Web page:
President Donald Trump has made the increased enforcement of immigration laws on the books a priority of his administration.
That sounds like a pretty common sense initiative, and it also opens up a ton of questions as to why he should even have to point out that laws on the books are intended to be enforced.
Be that as it may, changes are afoot when it comes to immigration enforcement, and that’s led to howls from the Left.
The loudest cries are coming from the cities and states that are dominated by liberal leadership, and not much concern is given to the feelings of residents that may see things differently.
California certainly fits the bill in that regard, and state leadership has reportedly pulled another card from its sleeve in its ongoing battle against Immigration and Customs Enforcement (ICE) agents.
Breitbart passes along the scoop on that.
California Labor Commissioner Julie Su has ordered state employees to prevent Immigration and Customs Enforcement (ICE) agents from entering the department’s offices without a warrant.
According to the Sacramento Bee, Su issued the directive last month, ostensibly to protect illegal aliens reporting employee abuse at the hands of employers.
Alright. So a state labor commissioner feels that it’s perfectly appropriate to interfere with federal authorities because she doesn’t agree with what they’re tasked with doing?
That makes a ton of sense.
One Democrat Assemblyman from San Francisco is pushing it one step, further the Beereports, proposing a law to limit ICE accesses to workplaces:
“The atmosphere of fear created by Trump and ICE’s expanded dragnet hurt all California workers,” said Assemblyman David Chiu, D-San Francisco, who sponsored the bill that would restrict immigration enforcement at workplaces. “We have to do everything we can to fight back, and it’s great to see our labor commissioner taking a stand against the small minority of unscrupulous employers who are illegally retaliating against their employees.”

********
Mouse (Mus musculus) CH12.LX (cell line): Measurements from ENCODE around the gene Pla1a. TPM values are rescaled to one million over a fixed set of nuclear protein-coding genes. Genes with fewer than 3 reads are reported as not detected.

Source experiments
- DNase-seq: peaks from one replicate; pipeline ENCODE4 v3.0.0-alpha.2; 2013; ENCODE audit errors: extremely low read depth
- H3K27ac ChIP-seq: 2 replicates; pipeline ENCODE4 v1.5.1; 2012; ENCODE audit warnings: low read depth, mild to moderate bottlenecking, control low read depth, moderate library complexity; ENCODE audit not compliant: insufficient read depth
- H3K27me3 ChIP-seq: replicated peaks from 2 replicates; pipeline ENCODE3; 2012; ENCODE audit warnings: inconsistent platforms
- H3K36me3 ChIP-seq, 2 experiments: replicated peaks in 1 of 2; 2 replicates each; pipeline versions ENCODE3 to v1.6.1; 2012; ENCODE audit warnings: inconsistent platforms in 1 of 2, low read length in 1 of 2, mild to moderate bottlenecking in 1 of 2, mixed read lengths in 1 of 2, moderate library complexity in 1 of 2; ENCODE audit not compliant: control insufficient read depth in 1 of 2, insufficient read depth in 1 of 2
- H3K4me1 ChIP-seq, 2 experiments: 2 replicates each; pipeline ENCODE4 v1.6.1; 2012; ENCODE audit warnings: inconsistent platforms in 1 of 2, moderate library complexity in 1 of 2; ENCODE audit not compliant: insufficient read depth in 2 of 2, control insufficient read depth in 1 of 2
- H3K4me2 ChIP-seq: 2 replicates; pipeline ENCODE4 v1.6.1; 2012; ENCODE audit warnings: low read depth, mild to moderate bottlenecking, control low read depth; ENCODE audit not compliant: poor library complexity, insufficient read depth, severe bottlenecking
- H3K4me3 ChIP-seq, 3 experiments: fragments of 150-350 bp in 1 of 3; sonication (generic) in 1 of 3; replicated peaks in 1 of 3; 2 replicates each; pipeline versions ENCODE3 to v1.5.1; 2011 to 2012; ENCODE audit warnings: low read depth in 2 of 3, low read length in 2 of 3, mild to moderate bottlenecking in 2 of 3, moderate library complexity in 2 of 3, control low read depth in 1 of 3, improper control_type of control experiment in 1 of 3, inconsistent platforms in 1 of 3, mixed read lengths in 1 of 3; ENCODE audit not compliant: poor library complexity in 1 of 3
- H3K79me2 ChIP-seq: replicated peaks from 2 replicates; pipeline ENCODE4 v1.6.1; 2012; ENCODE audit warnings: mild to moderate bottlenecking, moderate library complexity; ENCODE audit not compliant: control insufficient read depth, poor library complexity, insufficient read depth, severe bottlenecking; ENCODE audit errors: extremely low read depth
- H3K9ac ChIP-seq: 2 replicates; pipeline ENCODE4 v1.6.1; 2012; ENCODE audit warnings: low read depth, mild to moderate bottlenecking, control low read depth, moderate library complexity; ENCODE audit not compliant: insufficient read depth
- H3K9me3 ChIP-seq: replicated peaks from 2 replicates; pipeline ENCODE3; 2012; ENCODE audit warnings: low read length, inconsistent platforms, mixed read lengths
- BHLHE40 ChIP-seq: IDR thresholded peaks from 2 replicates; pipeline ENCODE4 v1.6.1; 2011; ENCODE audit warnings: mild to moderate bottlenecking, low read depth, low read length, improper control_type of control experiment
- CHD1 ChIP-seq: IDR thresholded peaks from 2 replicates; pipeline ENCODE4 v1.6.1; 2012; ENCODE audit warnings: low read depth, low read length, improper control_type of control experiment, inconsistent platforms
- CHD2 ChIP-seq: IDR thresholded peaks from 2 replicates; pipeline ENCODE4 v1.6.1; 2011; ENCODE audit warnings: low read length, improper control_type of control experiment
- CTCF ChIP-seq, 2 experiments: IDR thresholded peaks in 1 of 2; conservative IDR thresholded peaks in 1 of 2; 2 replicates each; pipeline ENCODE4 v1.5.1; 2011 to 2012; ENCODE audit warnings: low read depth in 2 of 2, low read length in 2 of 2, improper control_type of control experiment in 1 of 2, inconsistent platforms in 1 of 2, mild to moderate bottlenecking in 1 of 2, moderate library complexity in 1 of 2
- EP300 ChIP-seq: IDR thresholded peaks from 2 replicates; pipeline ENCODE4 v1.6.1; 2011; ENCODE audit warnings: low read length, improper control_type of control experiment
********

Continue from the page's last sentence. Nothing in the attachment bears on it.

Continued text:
Let’s pretend for a second that these state officials were employed in the private sector. Now let’s suppose they were issued a directive that interfered with their personal beliefs.
In response, the employees decide to completely disregard the directive – and even go out of their way to prevent the goals of the directive from being realized.
Exactly how long do you think these employees would remain employed once their actions were uncovered?
They would be gone before the day was through. We can safely assume that’s not going to happen in a state that marches to its own drummer.
When employees feel emboldened enough to make their own decisions in regards to policy, that leads to serious problems for the organization as a whole.
The same thing applies here, but there doesn’t appear to be any grownups in charge that will put a stop to it.
It may take more decisive action from President Trump and Jeff Sessions, and they have just threatened to punish California for their actions.